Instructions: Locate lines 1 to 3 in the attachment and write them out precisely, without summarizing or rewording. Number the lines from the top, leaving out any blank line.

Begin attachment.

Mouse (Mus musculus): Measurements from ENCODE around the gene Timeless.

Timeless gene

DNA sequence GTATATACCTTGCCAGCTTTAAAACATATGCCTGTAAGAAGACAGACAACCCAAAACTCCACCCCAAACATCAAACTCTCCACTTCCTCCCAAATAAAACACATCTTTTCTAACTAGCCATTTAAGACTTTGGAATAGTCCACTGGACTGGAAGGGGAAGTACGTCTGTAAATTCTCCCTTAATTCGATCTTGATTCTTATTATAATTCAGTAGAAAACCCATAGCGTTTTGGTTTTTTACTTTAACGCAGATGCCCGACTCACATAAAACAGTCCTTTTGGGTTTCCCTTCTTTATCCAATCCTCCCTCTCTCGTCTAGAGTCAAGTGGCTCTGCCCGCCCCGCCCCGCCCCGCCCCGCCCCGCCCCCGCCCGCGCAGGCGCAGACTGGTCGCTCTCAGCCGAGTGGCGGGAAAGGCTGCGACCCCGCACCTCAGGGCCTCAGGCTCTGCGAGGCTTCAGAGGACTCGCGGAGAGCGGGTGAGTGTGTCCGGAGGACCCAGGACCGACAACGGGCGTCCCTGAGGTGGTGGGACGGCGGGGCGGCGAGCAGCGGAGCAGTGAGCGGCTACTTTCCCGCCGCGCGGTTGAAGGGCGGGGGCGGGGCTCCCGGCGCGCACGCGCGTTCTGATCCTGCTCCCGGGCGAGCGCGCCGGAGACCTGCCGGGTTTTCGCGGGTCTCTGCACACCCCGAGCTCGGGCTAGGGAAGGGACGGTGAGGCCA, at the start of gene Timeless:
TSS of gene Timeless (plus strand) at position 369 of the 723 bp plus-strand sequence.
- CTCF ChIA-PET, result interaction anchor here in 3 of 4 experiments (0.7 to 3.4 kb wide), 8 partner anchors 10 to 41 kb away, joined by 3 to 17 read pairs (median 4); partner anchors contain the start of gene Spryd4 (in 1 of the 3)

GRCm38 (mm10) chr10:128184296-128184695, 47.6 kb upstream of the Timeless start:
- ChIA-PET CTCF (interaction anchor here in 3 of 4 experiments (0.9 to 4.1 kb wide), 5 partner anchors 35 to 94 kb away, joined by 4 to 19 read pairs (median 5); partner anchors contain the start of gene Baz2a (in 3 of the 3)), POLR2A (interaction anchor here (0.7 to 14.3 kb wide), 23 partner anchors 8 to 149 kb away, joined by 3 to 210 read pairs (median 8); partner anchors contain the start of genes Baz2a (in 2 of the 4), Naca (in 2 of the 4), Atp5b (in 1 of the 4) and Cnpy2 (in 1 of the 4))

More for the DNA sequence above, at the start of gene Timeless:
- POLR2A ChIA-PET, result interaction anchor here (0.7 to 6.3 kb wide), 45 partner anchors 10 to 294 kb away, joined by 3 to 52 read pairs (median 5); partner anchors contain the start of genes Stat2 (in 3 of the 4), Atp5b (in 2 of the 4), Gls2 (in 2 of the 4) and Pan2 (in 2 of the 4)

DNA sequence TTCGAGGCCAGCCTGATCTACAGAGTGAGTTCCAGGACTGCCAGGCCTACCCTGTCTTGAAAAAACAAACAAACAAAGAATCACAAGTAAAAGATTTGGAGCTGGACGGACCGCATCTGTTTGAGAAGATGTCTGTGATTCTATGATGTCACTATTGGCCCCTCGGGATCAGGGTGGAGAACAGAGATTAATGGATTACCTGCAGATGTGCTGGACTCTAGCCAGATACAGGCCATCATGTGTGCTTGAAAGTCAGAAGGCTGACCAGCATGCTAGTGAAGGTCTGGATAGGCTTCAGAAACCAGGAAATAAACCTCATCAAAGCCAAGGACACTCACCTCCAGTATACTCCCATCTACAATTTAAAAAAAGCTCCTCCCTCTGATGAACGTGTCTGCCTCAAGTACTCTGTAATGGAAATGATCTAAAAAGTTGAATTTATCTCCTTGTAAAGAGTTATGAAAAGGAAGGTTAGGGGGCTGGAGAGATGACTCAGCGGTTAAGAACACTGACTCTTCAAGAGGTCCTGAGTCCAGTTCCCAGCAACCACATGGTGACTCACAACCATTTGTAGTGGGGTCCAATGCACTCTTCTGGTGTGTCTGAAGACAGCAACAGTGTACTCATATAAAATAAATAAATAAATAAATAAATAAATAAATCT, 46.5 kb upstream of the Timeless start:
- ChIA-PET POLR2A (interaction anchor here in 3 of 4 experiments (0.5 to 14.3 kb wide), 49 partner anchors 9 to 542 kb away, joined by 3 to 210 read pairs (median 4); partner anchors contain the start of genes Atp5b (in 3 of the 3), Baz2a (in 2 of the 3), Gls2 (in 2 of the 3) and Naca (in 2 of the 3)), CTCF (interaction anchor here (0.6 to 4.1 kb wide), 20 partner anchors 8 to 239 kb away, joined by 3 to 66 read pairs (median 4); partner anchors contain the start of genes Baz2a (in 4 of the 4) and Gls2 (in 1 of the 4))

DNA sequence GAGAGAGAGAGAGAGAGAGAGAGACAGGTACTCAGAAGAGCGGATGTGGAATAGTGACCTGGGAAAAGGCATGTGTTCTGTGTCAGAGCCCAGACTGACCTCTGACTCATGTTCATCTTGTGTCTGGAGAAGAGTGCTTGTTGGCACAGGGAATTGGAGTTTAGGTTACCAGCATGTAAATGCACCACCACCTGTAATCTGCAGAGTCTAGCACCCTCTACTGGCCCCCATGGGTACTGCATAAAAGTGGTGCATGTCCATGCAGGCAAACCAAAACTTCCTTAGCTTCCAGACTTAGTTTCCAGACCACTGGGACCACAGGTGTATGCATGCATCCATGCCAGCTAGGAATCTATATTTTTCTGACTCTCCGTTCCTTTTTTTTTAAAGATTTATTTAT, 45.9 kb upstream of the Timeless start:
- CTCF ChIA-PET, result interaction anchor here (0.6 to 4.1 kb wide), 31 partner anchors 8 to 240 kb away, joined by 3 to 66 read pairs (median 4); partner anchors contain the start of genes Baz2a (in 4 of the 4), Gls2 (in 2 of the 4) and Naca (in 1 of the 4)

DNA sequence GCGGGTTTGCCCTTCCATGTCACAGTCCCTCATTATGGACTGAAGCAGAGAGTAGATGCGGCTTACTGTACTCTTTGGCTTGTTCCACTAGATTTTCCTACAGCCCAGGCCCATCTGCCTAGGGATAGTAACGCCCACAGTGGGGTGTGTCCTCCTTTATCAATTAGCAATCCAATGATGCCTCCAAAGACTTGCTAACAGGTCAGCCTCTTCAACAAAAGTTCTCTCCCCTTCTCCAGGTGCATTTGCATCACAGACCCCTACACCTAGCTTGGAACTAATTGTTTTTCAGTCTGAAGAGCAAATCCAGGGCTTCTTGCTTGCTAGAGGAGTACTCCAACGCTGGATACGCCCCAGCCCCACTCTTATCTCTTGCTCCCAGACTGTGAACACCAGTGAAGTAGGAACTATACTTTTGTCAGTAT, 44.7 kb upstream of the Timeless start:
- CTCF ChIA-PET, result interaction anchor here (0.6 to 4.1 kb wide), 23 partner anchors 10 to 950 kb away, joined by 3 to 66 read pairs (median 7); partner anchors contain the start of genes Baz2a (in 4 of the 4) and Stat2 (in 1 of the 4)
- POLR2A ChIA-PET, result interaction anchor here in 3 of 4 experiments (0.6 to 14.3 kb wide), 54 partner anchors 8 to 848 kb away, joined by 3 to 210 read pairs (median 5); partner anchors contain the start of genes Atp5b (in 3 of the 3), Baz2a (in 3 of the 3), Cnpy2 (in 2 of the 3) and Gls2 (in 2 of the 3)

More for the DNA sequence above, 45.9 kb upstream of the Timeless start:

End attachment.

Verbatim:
Mouse (Mus musculus): Measurements from ENCODE around the gene Timeless.

Timeless gene

DNA sequence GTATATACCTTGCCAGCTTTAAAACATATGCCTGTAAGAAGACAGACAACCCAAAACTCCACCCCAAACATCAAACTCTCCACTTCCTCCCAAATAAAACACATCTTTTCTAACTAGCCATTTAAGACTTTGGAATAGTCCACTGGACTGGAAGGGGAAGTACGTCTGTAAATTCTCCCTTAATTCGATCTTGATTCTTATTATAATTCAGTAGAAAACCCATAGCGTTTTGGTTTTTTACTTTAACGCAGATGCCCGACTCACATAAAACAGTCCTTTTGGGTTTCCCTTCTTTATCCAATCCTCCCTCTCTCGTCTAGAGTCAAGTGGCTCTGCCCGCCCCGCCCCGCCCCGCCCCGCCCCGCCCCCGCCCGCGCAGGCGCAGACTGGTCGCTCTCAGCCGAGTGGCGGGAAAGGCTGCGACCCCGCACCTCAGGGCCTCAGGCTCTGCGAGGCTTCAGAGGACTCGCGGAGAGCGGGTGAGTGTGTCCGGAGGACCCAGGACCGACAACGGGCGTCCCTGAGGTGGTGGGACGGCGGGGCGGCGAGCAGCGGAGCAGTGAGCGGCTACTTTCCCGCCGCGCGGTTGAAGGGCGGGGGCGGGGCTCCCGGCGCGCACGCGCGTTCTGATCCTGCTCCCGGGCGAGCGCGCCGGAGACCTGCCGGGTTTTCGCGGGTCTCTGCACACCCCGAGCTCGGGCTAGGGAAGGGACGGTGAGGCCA, at the start of gene Timeless: